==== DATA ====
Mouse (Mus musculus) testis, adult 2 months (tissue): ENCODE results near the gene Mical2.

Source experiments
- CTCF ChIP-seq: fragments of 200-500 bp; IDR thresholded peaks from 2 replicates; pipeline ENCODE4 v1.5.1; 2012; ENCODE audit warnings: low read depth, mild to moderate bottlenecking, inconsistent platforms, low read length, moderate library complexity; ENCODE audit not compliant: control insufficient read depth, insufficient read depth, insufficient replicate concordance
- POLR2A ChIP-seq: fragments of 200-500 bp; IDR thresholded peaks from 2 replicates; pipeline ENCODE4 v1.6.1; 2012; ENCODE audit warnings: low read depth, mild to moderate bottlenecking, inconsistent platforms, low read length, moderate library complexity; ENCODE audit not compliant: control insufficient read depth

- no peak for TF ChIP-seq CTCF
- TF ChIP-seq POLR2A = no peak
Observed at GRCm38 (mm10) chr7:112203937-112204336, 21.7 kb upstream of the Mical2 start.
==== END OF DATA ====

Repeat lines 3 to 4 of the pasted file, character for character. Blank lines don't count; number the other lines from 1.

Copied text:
- CTCF ChIP-seq: fragments of 200-500 bp; IDR thresholded peaks from 2 replicates; pipeline ENCODE4 v1.5.1; 2012; ENCODE audit warnings: low read depth, mild to moderate bottlenecking, inconsistent platforms, low read length, moderate library complexity; ENCODE audit not compliant: control insufficient read depth, insufficient read depth, insufficient replicate concordance
- POLR2A ChIP-seq: fragments of 200-500 bp; IDR thresholded peaks from 2 replicates; pipeline ENCODE4 v1.6.1; 2012; ENCODE audit warnings: low read depth, mild to moderate bottlenecking, inconsistent platforms, low read length, moderate library complexity; ENCODE audit not compliant: control insufficient read depth